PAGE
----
Bank Negara Malaysia's (BNM) mention of the risk of financial imbalances signals its concern over inflation from an expanding economy and the impact of disruptions in supply from adverse weather and higher domestic costs from the government's cut in fuel subsidies in September, higher utility tariffs in January and coming changes in taxes in April.
BNM has held its benchmark OPR rate steady since May 2011 but economists are expecting the central bank to start tightening later this year to stem inflation which rose to a higher-than-expectd 3.4 percent in January, continuing the acceleration seen since December 2012 when it was 1.2 percent.
The central bank has acknowledged the rise in inflation and expects it this year to top 2013's average rate of 2.1 percent and has said it may exceed the long-term inflation average of 3.2 percent. However, subdued external price pressures and moderate domestic demand will also contain the impact of some of these cost pressures on inflation.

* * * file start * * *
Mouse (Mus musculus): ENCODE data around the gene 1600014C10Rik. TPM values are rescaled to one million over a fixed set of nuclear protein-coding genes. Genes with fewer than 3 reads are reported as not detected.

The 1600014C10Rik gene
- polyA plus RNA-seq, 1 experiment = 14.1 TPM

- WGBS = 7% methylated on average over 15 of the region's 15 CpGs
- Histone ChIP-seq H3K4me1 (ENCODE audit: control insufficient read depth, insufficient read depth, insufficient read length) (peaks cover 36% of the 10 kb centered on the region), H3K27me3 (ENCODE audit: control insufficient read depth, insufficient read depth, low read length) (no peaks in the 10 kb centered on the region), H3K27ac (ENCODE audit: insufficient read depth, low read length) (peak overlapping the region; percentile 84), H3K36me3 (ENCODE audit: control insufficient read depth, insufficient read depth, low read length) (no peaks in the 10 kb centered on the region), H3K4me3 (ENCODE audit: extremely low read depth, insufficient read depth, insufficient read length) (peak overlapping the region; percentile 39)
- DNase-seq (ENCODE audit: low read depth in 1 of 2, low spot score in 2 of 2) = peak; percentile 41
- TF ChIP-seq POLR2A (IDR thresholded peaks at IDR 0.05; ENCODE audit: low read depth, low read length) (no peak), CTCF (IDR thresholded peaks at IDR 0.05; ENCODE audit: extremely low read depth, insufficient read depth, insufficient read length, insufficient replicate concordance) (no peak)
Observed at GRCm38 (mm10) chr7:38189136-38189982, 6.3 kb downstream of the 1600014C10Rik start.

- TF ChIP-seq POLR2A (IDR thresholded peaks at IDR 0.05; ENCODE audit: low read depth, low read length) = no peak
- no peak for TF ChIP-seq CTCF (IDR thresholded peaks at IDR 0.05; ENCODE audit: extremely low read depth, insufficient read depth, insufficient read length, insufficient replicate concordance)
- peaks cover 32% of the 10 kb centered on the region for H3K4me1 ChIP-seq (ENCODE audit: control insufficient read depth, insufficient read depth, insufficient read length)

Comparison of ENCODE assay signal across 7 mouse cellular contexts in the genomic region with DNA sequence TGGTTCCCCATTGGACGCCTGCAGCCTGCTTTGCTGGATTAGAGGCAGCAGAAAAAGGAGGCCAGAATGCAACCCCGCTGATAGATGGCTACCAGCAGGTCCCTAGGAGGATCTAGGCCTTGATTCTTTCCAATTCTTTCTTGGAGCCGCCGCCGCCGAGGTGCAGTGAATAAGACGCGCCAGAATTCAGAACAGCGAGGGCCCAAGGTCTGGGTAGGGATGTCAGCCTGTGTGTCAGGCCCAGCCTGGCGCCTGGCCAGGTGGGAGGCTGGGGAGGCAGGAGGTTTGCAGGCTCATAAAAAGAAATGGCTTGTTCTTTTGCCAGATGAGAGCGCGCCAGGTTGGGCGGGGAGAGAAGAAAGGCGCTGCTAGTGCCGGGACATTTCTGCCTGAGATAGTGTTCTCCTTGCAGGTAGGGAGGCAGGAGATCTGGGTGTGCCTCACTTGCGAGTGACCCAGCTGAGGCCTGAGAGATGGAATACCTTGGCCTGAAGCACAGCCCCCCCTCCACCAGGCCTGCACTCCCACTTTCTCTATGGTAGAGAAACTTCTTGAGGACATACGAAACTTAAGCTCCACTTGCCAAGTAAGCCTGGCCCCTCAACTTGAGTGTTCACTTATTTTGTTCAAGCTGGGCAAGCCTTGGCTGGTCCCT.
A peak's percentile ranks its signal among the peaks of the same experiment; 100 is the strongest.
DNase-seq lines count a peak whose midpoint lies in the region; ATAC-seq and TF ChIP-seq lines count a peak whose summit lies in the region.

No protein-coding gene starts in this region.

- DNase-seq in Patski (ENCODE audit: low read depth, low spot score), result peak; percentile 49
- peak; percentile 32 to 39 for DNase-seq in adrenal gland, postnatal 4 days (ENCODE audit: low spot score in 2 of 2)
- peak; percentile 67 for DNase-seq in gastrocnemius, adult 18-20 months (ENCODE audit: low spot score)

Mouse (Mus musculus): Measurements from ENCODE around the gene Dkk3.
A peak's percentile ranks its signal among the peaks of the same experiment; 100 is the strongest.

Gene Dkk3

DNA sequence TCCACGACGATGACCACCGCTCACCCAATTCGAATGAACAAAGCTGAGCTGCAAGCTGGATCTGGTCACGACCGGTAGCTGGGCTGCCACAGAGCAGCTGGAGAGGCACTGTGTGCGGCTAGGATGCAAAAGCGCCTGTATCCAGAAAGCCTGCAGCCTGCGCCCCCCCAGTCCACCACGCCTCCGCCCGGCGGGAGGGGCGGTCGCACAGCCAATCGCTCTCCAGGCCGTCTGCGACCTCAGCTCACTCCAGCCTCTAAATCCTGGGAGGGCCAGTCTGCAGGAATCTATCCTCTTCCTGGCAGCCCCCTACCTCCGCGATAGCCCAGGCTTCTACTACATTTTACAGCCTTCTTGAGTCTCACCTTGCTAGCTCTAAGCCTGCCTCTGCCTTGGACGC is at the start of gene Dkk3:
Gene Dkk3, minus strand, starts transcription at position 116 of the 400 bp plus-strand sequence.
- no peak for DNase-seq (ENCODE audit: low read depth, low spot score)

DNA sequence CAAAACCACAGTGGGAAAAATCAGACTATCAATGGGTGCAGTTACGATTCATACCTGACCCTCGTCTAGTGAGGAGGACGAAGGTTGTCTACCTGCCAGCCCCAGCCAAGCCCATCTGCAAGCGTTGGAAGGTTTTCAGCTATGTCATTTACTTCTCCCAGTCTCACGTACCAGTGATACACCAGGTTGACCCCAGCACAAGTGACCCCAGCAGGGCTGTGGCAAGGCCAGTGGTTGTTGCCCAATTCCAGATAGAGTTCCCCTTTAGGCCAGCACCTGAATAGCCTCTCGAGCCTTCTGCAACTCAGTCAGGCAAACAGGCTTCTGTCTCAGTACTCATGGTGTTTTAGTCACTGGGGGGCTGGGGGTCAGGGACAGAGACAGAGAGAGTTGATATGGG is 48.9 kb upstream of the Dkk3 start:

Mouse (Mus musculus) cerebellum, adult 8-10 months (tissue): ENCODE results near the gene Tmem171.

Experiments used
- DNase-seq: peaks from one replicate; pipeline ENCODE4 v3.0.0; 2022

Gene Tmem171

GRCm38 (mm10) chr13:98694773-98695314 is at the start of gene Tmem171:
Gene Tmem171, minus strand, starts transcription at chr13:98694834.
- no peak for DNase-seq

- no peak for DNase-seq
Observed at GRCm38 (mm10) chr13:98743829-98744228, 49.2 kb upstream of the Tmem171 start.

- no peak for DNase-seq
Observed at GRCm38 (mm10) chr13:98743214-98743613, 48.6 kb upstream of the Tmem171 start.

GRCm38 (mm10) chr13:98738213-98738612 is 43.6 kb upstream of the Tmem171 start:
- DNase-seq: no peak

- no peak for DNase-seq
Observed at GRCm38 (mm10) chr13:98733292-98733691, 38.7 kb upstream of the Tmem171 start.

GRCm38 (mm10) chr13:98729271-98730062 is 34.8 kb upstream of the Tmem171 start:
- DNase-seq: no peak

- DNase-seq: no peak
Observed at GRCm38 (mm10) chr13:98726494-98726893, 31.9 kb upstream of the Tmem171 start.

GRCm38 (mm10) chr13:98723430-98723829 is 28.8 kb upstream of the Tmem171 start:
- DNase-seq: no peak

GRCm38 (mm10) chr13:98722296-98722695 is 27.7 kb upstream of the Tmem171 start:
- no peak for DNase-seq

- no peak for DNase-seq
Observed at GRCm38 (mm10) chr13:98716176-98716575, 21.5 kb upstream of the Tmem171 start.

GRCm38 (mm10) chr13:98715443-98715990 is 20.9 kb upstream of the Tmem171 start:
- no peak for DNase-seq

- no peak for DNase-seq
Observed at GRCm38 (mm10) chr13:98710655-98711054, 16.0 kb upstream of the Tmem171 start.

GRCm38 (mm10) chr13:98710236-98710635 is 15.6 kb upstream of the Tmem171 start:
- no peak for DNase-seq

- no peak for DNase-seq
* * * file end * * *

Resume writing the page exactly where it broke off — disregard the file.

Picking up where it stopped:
"For the Malaysian economy, latest indicators point to further improvement in exports and continued expansion in private sector investment spending. Going forward, this trend is expected to continue," the central bank said.
Malaysia's Gross Domestic Product rose by 2.1 percent in the fourth quarter from the third quarter for annual growth of 5.1 percent, up from 5.0 percent. Average growth in 2013 was 4.7 percent, down from 2012's 5.6 percent, but the government expects growth this year of 5.0 percent to 5.5 percent.
Exports are expected to continue to benefit from the recovery in advanced economies and from regional demand while investment activity should remain robust on the back of private sector investment in manufacturing and services.
Domestic demand, however, is expected to moderate due to the consolidation of the public sector and the return of private consumption to its long-term average, the central bank said.
The central bank described the global economic expansion as "moderate" and while advanced economies are improving, it was still modest and uneven. Growth in Asia is also supported by a better external sector while domestic demand is moderating in some economies.
"Conditions in the international financial markets continue to be volatile as markets adjust to policy shifts in a number of major economies and to geopolitical developments," BNM said.